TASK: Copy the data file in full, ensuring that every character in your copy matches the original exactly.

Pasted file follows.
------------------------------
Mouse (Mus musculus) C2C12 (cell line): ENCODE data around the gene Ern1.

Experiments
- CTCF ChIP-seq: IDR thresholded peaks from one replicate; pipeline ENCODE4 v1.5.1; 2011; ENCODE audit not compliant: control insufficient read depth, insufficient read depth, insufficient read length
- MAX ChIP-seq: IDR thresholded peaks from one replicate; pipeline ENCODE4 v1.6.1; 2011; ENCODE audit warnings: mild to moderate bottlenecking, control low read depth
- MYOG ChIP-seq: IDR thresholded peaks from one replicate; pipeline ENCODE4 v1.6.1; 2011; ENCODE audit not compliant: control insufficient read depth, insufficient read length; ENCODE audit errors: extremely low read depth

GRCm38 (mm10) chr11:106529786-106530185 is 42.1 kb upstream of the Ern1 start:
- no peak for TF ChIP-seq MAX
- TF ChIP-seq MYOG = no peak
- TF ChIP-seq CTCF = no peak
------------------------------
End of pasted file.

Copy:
Mouse (Mus musculus) C2C12 (cell line): ENCODE data around the gene Ern1.

Experiments
- CTCF ChIP-seq: IDR thresholded peaks from one replicate; pipeline ENCODE4 v1.5.1; 2011; ENCODE audit not compliant: control insufficient read depth, insufficient read depth, insufficient read length
- MAX ChIP-seq: IDR thresholded peaks from one replicate; pipeline ENCODE4 v1.6.1; 2011; ENCODE audit warnings: mild to moderate bottlenecking, control low read depth
- MYOG ChIP-seq: IDR thresholded peaks from one replicate; pipeline ENCODE4 v1.6.1; 2011; ENCODE audit not compliant: control insufficient read depth, insufficient read length; ENCODE audit errors: extremely low read depth

GRCm38 (mm10) chr11:106529786-106530185 is 42.1 kb upstream of the Ern1 start:
- no peak for TF ChIP-seq MAX
- TF ChIP-seq MYOG = no peak
- TF ChIP-seq CTCF = no peak